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Wikileaks just released a serious whistleblower video...
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Strange Famous Forum > Social stuff. Political stuff. KNOWMORE

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IAmNiki



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I've yet to hear anyone say that "what he's doing" is irrelevant because of the sexual assault charges. It always seems like the people that are quick to dismiss the claims of these women are more likely to ignore his sexual assault allegations in favor of the leaked information rather than the other way around.

It's perfectly plausible to support the information leaks while still finding the guy to be a creep and acknowledging that he could have done something very, very wrong. So you think he's your hero for doing something against the government... but your hero might also be a rapist. Just because you don't like it, doesn't mean it didn't happen. It would be great if people stopped brushing aside potential rape charges just because someone did something controversial that they agree with.

Also, the guy became an international sensation. It seems to make perfect sense to me that INTERPOL would go after him on the rape claims. I guess it would have been better if those claims were ignored though since he is obviously innocent since he did something to please the counter-culture kids right?
Post Sat Dec 18, 2010 12:11 pm
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Charlie Foxtrot



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Interpol's job is to go after the world's most dangerous criminals, not the most famous ones. They never issue warrants for rapists, regardless of their fame. The warrant is extremely unusual, leading many to believe it's politically motivated.

Also, given the lack of information we have about the rape charges, no one should assume Assange's guilt or innocence. That being said, he has yet to be charged with anything--the warrant is for questioning.
Post Sat Dec 18, 2010 2:37 pm
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IAmNiki



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Charlie Foxtrot wrote:
Interpol's job is to go after the world's most dangerous criminals, not the most famous ones. They never issue warrants for rapists, regardless of their fame. The warrant is extremely unusual, leading many to believe it's politically motivated.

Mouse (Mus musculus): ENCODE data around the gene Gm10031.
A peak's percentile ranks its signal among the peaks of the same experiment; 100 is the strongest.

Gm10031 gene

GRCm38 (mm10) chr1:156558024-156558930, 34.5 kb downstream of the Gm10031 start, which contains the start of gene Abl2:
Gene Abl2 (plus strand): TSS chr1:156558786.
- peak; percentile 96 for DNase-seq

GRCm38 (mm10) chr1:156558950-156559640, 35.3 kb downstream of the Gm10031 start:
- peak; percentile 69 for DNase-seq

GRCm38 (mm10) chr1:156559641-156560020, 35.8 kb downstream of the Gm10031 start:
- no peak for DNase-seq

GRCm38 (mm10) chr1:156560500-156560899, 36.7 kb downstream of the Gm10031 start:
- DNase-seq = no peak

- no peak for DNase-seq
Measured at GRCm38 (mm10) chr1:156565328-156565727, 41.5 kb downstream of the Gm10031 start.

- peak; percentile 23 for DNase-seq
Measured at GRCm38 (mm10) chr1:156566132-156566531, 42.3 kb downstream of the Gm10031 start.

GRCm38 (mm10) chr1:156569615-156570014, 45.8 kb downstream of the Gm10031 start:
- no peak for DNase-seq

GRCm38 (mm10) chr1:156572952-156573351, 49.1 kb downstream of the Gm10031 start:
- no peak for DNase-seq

Also, given the lack of information we have about the rape charges, no one should assume Assange's guilt or innocence. That being said, he has yet to be charged with anything--the warrant is for questioning.


That's what I'm saying. No one should assume him guilty or innocent at this point regardless of personal opinion on his wikileaks activity, but people do and invalidate the claims of women who could be victims of rape and sexual assault.
Post Sat Dec 18, 2010 2:55 pm
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Bandini
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Niki is on point here. Some of you are using painfully flawed logic.

Jared Paul wrote:
Just sayin', man. There's an awful lot of media hype surrounding the private life of Wikileaks' founder, and not so much focus on the content of the actual leaks.


This is not true. In past few days, the focus has shifted to the allegations, but that's because he was arrested and then released. It's the news.

Jared Paul wrote:

Sexual Assault is a tragically under reported, and under prosecuted crime in Sweden, and in the U.S. It happens every day yet almost never receives national coverage, nor results in the placing of offenders on Most Wanted lists. Even less is done by the media or either government to allocate the resources, provide the education, or institute the reforms necessary to end this epidemic...

So why then are these media outlets and governments that have been ignoring hundreds (maybe thousands) of incidents of sexual assault a day suddenly so concerned about this one case?



You think the media should be reporting “hundreds (maybe thousands)” of sexual assaults a day? That's just silly! The media reports when celebrities get accused of rape. Julian Assange is one of the most polarizing, famous, and significant (for better or worse) persons in the world. Of course the media are going to report the hell out of the allegations. And how does the media reporting this (over report it, in your mind) harm efforts to curb sexual assault? If anything, it brings attention to it.